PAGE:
Located southeast of the St. James Cathedral on Jay Street, the alleyway was originally called Lyon’s Place (image below). Entrance to this narrow street was accessed from Tillary Street and it later acquired the name “Lawrence Place” possibly after the Civil War. It was renamed “Hennessy Place” in the early 1900s, and is now called “Cathedral Place,” but a portion of what used to be Lawrence Place no longer exists as a residential area as it is now the site of McLaughlin Park.
Portion of Plate 13 of Map of Brooklyn, 4th Ward by William Perris, engineer, published in 1855.
By 1870, with the end of the Civil War, the population of the City of Brooklyn would grow by approximately two hundred percent since the start of the war in 1861. If maps are any indication of growth, we can see the population influx as illustrated in the sheer number of buildings erected in a one block radius. Although Hopkins’ 1880 map (image below) was made four years after the demise of Sidney Evans, it helps to illustrates how densely populated his former neighborhood had become as compared to Perris’ 1855 map (image above). It is in this melting pot that we find Sidney Evans trying to find his niche, whatever that may have been.
Portion of Plate D in Detailed Estate and Old Farm Line Atlas of The City of Brooklyn as published by G.M. Hopkins and Co. in 1880
It is hard to narrow down what exactly “laborer” meant in 1875 in Brooklyn, but young people could always find work in such a diverse city. Here are examples of advertisements for employment by someone living at Lawrence Place:
WANTED – SITUATION – To Do General housework in a small private family, by a respectable young woman. Call at No. 1 Lawrence place, near Tillary st.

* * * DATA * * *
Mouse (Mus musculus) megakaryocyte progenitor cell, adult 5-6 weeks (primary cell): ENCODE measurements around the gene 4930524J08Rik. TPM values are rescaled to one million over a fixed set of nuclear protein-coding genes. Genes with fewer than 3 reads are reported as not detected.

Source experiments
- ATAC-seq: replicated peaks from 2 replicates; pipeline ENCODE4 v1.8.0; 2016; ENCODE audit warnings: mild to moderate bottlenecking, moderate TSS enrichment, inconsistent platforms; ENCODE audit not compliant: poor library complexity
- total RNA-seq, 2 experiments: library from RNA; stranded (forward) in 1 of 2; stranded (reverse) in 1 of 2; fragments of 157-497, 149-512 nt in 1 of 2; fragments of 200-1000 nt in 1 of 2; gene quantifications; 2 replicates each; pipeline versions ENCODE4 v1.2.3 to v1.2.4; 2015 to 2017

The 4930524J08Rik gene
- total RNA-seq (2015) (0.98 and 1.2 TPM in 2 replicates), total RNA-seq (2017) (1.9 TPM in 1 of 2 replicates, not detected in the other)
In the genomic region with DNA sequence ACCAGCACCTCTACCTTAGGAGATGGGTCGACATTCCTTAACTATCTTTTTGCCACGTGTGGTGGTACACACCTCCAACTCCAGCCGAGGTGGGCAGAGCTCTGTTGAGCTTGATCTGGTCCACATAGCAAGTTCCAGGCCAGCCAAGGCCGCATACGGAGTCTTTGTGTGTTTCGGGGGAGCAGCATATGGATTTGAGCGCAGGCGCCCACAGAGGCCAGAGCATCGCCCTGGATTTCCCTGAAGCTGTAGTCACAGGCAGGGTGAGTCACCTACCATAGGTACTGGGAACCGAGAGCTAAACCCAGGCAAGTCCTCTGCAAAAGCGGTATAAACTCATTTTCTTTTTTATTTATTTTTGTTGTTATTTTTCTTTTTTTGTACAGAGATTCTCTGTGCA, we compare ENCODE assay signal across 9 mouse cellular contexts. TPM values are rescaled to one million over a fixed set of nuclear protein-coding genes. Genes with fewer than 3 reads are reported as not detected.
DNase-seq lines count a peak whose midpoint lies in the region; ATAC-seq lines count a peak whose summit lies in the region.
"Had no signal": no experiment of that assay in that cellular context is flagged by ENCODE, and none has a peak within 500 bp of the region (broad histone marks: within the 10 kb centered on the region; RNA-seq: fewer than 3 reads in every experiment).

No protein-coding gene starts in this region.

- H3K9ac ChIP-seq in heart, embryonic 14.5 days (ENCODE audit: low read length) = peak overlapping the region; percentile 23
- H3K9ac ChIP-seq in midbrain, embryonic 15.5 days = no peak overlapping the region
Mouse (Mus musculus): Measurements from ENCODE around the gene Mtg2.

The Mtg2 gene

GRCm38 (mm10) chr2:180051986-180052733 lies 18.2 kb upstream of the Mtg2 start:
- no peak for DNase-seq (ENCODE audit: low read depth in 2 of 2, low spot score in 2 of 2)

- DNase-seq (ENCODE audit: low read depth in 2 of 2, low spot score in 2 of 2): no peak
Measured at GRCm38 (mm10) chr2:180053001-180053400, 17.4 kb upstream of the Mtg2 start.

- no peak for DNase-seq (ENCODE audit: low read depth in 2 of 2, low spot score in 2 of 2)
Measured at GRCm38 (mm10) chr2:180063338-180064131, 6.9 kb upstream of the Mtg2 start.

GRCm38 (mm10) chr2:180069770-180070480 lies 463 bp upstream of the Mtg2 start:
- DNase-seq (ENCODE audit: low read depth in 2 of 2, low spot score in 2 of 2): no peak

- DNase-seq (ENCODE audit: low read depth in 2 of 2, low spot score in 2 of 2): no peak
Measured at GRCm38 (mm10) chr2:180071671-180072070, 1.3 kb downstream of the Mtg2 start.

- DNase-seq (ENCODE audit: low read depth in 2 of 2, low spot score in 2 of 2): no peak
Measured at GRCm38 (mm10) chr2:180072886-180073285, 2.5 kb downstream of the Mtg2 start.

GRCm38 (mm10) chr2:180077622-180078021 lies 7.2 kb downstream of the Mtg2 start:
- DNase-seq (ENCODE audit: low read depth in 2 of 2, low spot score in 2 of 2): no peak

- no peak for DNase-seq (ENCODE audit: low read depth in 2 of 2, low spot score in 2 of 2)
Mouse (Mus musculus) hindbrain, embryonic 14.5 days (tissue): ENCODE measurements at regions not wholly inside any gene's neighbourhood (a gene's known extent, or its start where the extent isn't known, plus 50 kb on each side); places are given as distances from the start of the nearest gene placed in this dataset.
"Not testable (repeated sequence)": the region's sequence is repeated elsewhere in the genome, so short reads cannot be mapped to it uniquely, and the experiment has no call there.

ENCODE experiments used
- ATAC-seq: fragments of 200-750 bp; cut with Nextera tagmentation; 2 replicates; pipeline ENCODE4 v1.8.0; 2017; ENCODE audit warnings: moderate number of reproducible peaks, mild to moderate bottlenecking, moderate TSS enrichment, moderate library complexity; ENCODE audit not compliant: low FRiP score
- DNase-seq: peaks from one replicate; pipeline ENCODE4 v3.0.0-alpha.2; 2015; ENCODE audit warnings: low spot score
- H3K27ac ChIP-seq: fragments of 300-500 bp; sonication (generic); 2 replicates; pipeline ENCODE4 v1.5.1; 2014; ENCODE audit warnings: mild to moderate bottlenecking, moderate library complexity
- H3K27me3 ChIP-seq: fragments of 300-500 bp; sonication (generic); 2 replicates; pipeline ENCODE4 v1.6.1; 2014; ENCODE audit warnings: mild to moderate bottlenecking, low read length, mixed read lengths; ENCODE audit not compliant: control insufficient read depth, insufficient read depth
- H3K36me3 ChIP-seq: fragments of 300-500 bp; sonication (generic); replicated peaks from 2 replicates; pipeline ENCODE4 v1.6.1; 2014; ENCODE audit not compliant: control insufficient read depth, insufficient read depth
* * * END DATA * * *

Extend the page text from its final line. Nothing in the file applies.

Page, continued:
WANTED–SITUATION–As Coachman or waiter, by a single man, colored; good references given. Address ELIJAH ELY, 1 Lawrence place.
WANTED–SITUATION–As A First class doctor boy, by a respectable colored boy; has good city reference. Please call at 2 Lawrence place.
Brooklyn Daily Eagle, October 2, 1876, page
And those who could not find jobs on their own, would always be able to rely on services of an employment agency, such as one run by Sidney Evans’ neighbor, Mrs. Delia Payne:
WANTED–SITUATIONS–All Persons desiring good colored servants can obtain them by calling at the UNION EMPLOYMENT BUREAU; girls wanted for the country; women furnished for days’ work. Mrs. A.D. PAYNE, Manageress, No. 2 Lawrence place.
Brooklyn Daily Eagle, March 13, 1876, page 3
When following the trail of records from New York to Virginia, we find one possible connection to our Sidney Evans. A name appears twice in records of the Freedman’s Saving and Trust Company, an institution which was established by the federal government at the end of the Civil War. Colloquially known as “Freedman’s Bank,” it allowed former slaves and African-American Veterans of the Civil War ability to have financial stability. The bank closed its doors in 1874, but its records have been preserved and are now available to the public. Among these records, we find two names, spelled both as Sydney Evans and Sidney Evans, whose vital information confirm as describing the same individual (images below).
According to the Freedman’s Bank records, Sidney Evans was born sometimes in 1858 in Richmond, Virginia to Lewis and Mary Evans. He had a sister, whose full name may have been Mary Alice Evans, though her age was not indicated in the records. Between August of 1871 and January of 1872, Evans lived in the vicinity of Virginia State Capitol in Richmond and worked in one of the tobacco factories located a mile away. East of the capitol was Governor Street, which is still located there, and further east was the site of “Lumpkin’s bottom”, both of which were listed as place of residence for Evans.
A residence notation in the 1872 Freedman’s Bank record referred to area which included Lumpkin’s Jail, one of the places in Richmond with the darkest history. Named after slave trader Robert Lumpkin (1805-1866), the jail was built in 1830 at Shockoe Bottom. On November 27, 1844, Lumpkin became the third and last owner of the jail, but his notorious prominence forever etched his name to this place.
|Freedman’s Saving and Trust Company|